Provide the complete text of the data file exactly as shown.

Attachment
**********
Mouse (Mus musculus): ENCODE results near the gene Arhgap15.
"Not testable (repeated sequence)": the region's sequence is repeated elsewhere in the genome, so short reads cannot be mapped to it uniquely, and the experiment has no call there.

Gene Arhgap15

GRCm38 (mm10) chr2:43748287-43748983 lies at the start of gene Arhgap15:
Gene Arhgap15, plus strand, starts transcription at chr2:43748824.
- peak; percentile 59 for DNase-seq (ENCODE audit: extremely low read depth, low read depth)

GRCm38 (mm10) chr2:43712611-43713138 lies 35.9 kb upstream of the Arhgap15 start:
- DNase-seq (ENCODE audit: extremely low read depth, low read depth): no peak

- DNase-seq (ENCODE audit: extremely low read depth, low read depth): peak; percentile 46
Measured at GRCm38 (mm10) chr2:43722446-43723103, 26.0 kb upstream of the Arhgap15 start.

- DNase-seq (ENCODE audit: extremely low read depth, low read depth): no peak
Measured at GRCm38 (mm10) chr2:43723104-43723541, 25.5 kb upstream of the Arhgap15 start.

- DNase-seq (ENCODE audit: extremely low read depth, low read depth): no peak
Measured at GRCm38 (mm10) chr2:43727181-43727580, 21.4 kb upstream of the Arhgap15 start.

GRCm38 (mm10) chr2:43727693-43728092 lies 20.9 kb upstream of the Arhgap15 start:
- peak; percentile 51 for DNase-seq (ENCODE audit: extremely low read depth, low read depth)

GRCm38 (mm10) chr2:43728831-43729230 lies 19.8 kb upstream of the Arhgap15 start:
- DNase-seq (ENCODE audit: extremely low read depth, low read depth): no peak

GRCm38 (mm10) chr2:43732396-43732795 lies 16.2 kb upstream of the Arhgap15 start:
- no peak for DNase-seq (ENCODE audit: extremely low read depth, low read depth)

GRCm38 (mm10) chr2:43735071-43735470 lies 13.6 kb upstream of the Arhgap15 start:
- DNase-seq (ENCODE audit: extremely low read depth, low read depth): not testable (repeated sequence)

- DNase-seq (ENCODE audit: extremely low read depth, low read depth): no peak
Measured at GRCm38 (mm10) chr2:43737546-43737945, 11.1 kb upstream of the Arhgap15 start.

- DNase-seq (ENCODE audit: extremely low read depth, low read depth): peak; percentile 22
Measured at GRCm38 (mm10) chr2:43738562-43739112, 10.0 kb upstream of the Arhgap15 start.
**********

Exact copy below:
Mouse (Mus musculus): ENCODE results near the gene Arhgap15.
"Not testable (repeated sequence)": the region's sequence is repeated elsewhere in the genome, so short reads cannot be mapped to it uniquely, and the experiment has no call there.

Gene Arhgap15

GRCm38 (mm10) chr2:43748287-43748983 lies at the start of gene Arhgap15:
Gene Arhgap15, plus strand, starts transcription at chr2:43748824.
- peak; percentile 59 for DNase-seq (ENCODE audit: extremely low read depth, low read depth)

GRCm38 (mm10) chr2:43712611-43713138 lies 35.9 kb upstream of the Arhgap15 start:
- DNase-seq (ENCODE audit: extremely low read depth, low read depth): no peak

- DNase-seq (ENCODE audit: extremely low read depth, low read depth): peak; percentile 46
Measured at GRCm38 (mm10) chr2:43722446-43723103, 26.0 kb upstream of the Arhgap15 start.

- DNase-seq (ENCODE audit: extremely low read depth, low read depth): no peak
Measured at GRCm38 (mm10) chr2:43723104-43723541, 25.5 kb upstream of the Arhgap15 start.

- DNase-seq (ENCODE audit: extremely low read depth, low read depth): no peak
Measured at GRCm38 (mm10) chr2:43727181-43727580, 21.4 kb upstream of the Arhgap15 start.

GRCm38 (mm10) chr2:43727693-43728092 lies 20.9 kb upstream of the Arhgap15 start:
- peak; percentile 51 for DNase-seq (ENCODE audit: extremely low read depth, low read depth)

GRCm38 (mm10) chr2:43728831-43729230 lies 19.8 kb upstream of the Arhgap15 start:
- DNase-seq (ENCODE audit: extremely low read depth, low read depth): no peak

GRCm38 (mm10) chr2:43732396-43732795 lies 16.2 kb upstream of the Arhgap15 start:
- no peak for DNase-seq (ENCODE audit: extremely low read depth, low read depth)

GRCm38 (mm10) chr2:43735071-43735470 lies 13.6 kb upstream of the Arhgap15 start:
- DNase-seq (ENCODE audit: extremely low read depth, low read depth): not testable (repeated sequence)

- DNase-seq (ENCODE audit: extremely low read depth, low read depth): no peak
Measured at GRCm38 (mm10) chr2:43737546-43737945, 11.1 kb upstream of the Arhgap15 start.

- DNase-seq (ENCODE audit: extremely low read depth, low read depth): peak; percentile 22
Measured at GRCm38 (mm10) chr2:43738562-43739112, 10.0 kb upstream of the Arhgap15 start.